Fighting the Loneliness of Being a Project Leader

By Bob McGannon

We hear it from many of the people we work with and we have felt it as project leaders ourselves; being a leader can be lonely and at times, very lonely. Decisions need to be made, often in resolving conflict between the client and your team, or between team members. Financial accountability, often with aggressive goals for cost containment or product research needs, seems to fall squarely on your shoulders and yours alone.

Does this loneliness sound familiar?

Well, there is hope – but it requires a concerted effort to change from within.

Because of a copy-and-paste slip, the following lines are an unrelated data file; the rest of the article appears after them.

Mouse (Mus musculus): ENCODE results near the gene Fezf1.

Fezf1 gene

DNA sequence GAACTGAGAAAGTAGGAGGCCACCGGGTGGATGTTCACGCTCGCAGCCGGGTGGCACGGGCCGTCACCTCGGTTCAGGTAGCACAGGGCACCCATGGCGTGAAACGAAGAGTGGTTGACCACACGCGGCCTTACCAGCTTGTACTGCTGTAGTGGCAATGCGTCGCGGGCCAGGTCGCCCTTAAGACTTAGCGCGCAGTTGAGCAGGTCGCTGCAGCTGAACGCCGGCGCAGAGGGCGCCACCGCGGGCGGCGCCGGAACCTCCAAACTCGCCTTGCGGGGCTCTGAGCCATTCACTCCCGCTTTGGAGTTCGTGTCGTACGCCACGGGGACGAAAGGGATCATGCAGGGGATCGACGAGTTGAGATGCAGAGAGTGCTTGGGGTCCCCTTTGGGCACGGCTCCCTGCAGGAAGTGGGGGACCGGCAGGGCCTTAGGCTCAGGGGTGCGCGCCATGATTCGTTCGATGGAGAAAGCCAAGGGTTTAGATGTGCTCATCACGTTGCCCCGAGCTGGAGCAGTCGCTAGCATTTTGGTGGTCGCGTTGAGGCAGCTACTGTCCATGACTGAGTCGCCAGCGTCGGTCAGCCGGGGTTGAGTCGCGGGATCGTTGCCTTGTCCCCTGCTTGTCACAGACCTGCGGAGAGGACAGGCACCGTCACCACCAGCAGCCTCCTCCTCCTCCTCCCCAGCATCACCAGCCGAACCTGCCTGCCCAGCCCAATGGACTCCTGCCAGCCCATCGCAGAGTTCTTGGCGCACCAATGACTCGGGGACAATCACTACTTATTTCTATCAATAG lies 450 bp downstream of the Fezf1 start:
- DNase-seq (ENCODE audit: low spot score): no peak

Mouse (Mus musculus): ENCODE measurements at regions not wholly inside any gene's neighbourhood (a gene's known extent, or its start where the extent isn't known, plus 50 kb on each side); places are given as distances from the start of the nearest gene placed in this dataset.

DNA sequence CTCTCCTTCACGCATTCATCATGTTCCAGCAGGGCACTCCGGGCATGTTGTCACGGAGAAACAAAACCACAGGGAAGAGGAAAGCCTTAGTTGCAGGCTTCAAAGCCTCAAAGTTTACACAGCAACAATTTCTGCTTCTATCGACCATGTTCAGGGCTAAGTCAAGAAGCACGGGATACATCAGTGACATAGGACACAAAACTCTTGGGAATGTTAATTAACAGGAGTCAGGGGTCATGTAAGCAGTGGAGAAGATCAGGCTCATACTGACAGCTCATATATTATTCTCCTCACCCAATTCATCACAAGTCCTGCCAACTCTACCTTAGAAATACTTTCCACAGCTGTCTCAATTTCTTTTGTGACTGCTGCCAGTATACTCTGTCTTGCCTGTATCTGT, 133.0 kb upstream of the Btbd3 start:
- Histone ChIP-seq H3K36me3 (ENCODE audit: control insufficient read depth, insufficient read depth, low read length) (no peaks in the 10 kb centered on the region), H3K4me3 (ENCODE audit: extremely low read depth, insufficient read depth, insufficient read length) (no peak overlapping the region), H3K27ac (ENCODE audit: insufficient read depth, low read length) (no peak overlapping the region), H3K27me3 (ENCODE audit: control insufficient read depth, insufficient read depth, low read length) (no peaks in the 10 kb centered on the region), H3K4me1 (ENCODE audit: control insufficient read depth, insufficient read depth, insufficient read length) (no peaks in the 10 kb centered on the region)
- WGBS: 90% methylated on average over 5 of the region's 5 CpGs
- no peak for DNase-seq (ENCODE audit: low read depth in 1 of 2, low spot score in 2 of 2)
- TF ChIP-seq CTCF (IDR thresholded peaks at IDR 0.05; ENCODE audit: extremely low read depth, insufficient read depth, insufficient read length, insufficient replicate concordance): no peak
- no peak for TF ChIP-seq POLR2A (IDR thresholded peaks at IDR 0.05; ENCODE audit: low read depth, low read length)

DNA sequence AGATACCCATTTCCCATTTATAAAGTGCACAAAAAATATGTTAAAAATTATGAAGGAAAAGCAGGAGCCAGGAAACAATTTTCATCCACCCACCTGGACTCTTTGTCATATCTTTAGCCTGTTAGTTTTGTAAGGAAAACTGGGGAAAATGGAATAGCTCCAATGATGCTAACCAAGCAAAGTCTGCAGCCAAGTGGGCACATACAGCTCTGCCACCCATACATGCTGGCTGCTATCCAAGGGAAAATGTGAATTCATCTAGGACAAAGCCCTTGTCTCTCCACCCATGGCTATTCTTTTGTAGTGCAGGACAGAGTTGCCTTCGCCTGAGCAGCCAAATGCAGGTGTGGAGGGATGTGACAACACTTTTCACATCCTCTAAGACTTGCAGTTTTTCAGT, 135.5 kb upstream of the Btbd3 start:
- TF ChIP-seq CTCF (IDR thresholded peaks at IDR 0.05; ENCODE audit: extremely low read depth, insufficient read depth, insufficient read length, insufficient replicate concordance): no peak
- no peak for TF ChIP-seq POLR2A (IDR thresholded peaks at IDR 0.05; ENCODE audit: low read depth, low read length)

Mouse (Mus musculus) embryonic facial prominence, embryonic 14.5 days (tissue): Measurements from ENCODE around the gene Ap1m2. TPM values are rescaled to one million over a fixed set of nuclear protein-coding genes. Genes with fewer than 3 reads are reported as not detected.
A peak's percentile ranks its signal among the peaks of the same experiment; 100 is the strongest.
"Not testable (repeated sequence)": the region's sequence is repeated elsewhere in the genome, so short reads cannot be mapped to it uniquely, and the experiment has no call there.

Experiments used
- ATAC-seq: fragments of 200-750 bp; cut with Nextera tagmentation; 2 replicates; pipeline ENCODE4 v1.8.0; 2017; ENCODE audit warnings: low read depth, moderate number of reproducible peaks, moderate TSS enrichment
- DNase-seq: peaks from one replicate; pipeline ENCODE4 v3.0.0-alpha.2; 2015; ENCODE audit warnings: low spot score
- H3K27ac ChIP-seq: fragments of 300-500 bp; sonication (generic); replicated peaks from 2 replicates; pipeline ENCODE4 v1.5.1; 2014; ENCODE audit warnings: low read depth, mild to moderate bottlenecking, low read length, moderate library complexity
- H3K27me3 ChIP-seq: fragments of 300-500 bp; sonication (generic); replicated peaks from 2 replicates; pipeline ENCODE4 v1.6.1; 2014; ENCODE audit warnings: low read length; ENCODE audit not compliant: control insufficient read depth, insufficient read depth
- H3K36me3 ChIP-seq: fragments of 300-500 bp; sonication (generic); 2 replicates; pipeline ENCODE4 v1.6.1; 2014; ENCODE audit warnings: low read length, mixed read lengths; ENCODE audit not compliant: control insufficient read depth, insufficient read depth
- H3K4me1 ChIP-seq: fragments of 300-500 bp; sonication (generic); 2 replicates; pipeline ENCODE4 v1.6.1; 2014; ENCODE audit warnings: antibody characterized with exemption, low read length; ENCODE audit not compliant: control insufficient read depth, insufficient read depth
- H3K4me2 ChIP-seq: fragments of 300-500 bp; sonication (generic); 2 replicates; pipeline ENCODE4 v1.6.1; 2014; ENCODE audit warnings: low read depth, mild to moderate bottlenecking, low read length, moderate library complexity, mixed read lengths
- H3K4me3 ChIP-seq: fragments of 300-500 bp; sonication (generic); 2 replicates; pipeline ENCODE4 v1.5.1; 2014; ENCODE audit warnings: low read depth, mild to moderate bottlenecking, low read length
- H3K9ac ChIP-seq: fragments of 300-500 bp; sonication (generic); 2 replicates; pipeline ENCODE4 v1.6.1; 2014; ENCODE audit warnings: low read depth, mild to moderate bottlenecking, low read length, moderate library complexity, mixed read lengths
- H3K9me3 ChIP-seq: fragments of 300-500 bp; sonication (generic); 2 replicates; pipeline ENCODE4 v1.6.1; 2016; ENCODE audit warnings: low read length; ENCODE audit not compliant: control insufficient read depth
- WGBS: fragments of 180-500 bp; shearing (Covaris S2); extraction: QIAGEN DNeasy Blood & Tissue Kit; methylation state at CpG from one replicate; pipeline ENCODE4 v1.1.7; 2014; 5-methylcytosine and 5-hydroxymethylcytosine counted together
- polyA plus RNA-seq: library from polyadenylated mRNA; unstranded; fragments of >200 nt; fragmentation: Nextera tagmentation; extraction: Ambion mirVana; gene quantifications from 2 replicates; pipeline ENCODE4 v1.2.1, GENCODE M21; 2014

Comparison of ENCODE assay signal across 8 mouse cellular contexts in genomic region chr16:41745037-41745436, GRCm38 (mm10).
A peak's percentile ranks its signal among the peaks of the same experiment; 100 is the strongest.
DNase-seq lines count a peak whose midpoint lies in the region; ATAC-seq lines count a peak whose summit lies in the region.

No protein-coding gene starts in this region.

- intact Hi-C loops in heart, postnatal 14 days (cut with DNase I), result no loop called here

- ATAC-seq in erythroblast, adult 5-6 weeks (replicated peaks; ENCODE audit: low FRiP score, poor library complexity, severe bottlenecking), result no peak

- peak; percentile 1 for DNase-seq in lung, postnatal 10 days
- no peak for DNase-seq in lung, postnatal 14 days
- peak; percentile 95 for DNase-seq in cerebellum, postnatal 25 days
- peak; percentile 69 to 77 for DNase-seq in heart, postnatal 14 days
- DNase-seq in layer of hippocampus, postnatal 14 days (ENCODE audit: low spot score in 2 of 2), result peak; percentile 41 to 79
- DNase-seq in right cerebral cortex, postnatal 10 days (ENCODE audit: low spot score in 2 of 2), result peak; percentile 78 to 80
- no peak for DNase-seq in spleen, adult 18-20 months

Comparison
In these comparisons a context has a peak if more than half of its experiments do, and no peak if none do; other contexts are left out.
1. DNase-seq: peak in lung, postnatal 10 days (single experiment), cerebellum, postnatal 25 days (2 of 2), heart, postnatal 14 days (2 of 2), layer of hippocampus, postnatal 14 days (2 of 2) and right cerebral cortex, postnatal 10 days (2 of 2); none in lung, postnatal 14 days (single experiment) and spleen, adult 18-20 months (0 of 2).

This change requires a different viewpoint on the product you are producing, the team you work with, and your approach to the role of project leader.

The Product – Notice this doesn’t say your product. Although it indeed is a product that you are part of producing, the realization that it is a product of a group effort and not yours alone is significant. Will failure to execute on your behalf cause the product to be unsatisfactory (or nonexistent)? Most likely, yes. However, will the failure of other people on your team produce the same undesirable results? Again, most likely, yes. So what is the difference here? Why is it that the project leader feels the sense of loneliness?